Are We Headed For Massive Oil Price Spikes? Leaked Cables Claim Saudi Oil Reserves Grossly Overstated
Continued from previous page
After this graphic warning about the difficulties the Saudis are having even to replace existing production, much less grow it, the cable goes on to say "while this mission is far from embracing doomsday ' peak oil' theorists, Saudi Aramco's challenges are significant." Al-Husseini himself insisted to embassy staff that he "does not subscribe to the theory of peak oil", before going on to air precisely the concerns that advocates of premature peak oil do: that global demand has essentially met supply, and that a premature drop in global oil production lies a worryingly short way off.
Peak oil is not a "theory." Because oil is a finite resource, it is an inevitability. The debate is all about its timing. Al-Husseini is quoted in the 2007 cable as believing that beyond maximum possible global oil production lies a plateau of production lasting perhaps 15 years. Many others who have "pedigree and experience" think there will be a drop in production within just a few years, and we are in danger of that drop being so steep as to merit description as a collapse. In the YouTube interview al-Husseini recorded in 2009 he talks of a shortage of capacity withing just two to three years – by 2011, conceivably. He then says: "in the long term it's even worse."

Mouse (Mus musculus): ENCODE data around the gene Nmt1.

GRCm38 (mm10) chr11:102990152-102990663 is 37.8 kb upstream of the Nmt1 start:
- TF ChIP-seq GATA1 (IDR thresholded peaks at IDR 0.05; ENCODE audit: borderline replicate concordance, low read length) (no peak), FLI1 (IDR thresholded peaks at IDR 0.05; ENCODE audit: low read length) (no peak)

The peak oil debate – whether one uses the "P" word or not – involves huge stakes. If US diplomats based in Saudi Arabia harbour fears that the Saudis can't produce enough oil to head off ruinous oil prices, then they are merely telling the US government what a spectrum of UK industry is already telling the UK government. We are asleep at the wheel here: choosing to ignore a threat to the global economy that is quite as bad as the credit crunch, and quite possibly worse.
Jeremy Leggett is the founder and chairman of Solarcentury, the UK's largest solar solutions company.